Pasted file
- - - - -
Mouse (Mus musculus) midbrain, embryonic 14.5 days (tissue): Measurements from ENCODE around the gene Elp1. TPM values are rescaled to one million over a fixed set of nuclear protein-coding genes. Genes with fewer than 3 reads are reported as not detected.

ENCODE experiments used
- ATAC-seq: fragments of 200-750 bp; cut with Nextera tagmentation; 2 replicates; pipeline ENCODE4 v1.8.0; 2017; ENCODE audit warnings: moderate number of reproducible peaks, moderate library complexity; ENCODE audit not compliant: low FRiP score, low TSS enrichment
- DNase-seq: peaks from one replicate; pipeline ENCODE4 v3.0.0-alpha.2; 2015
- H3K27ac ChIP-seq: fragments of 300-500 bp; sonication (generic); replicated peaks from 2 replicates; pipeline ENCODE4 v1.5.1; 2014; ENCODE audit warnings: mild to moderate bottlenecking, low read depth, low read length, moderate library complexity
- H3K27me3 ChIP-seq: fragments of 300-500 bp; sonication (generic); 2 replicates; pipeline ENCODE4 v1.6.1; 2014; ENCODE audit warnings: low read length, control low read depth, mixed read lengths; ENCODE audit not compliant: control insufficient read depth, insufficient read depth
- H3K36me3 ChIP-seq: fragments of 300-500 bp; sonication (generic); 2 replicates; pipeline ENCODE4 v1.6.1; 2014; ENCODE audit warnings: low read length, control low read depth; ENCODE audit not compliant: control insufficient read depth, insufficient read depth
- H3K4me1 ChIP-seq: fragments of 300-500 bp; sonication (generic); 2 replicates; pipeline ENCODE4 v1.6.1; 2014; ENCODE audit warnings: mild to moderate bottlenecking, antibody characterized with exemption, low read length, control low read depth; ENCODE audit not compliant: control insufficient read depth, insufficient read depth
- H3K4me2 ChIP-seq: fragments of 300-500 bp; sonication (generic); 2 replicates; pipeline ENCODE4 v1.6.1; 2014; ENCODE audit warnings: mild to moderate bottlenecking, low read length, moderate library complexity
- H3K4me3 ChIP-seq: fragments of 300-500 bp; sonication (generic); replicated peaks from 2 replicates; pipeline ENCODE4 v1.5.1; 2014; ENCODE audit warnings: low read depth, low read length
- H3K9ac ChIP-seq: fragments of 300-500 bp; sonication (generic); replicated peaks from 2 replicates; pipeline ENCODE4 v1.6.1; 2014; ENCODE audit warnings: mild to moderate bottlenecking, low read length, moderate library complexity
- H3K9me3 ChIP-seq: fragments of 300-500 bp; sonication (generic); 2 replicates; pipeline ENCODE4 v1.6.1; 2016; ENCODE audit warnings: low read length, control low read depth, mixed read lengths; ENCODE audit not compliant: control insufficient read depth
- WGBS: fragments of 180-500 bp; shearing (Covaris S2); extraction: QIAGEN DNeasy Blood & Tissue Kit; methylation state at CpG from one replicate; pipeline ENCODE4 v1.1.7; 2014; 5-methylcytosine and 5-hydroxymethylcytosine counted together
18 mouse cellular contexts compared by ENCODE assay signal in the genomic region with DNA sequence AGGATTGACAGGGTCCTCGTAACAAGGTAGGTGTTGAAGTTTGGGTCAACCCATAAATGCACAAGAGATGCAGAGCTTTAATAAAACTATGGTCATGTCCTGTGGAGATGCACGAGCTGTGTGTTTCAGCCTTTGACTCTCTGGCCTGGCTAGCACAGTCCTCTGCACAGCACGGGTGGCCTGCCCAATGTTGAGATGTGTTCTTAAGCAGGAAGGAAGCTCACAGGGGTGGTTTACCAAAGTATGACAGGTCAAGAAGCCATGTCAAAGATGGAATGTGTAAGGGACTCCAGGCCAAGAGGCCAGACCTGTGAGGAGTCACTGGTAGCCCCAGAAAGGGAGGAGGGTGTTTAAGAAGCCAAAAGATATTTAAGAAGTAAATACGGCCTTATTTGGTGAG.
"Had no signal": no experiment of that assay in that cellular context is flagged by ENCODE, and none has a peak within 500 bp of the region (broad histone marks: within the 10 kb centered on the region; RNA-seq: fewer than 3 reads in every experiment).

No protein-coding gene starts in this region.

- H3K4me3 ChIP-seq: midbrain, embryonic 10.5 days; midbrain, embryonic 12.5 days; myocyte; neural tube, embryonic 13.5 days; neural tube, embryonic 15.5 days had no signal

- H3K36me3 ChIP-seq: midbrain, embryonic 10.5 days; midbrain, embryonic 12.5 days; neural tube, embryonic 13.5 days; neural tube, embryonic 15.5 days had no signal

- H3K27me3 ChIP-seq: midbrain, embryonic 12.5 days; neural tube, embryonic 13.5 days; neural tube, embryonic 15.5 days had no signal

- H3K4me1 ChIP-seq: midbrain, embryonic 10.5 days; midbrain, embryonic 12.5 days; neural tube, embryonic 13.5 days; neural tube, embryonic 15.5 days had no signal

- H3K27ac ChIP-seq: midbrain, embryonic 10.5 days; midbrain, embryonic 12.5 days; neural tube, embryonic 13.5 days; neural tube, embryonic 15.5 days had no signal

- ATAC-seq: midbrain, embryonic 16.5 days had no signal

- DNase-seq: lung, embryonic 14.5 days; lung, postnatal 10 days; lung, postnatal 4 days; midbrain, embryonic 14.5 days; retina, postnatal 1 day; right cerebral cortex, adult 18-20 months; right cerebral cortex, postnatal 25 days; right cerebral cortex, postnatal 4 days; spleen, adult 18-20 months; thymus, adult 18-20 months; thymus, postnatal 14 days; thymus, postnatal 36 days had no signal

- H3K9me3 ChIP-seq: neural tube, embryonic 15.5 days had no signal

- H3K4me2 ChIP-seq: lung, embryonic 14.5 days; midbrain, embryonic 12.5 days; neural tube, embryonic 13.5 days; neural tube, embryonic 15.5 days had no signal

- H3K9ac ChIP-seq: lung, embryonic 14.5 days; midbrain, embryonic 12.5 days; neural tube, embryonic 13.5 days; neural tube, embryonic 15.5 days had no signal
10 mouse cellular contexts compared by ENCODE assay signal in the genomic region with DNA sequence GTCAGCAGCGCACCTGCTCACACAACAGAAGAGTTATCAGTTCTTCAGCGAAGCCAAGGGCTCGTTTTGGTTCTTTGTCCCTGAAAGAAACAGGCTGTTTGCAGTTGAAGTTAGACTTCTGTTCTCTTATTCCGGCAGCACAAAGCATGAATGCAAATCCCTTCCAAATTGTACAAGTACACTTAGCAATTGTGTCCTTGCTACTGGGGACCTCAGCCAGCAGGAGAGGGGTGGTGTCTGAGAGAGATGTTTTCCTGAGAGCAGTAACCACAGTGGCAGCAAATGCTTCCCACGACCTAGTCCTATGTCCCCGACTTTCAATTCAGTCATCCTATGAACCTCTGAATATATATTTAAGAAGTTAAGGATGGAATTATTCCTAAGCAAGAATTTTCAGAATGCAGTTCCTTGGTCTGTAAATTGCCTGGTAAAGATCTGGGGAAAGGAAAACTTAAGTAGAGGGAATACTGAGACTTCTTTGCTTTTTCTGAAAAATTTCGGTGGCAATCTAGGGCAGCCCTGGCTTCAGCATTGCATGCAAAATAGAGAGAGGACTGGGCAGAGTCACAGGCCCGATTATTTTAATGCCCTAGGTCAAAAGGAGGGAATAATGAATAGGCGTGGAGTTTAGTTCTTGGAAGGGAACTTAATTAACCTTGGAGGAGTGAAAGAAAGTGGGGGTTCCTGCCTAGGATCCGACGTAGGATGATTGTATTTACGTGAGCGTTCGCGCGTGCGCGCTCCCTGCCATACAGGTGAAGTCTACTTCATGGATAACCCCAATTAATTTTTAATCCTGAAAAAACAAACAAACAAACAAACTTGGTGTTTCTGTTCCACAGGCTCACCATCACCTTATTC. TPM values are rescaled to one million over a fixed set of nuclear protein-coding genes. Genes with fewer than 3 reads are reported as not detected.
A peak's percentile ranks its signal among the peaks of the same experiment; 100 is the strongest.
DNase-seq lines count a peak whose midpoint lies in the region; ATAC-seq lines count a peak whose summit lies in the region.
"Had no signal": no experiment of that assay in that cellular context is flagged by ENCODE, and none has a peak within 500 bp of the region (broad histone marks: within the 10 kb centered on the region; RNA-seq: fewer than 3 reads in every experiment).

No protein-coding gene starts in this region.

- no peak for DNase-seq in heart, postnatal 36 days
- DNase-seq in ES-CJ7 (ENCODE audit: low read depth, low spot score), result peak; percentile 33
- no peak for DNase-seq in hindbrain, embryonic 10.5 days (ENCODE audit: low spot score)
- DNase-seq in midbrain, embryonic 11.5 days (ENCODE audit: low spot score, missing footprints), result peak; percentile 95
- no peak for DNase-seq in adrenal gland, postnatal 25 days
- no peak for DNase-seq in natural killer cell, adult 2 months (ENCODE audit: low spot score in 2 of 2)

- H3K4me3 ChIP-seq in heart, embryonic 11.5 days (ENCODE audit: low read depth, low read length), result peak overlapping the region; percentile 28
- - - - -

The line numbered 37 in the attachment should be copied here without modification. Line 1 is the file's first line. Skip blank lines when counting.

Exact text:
- no peak for DNase-seq in natural killer cell, adult 2 months (ENCODE audit: low spot score in 2 of 2)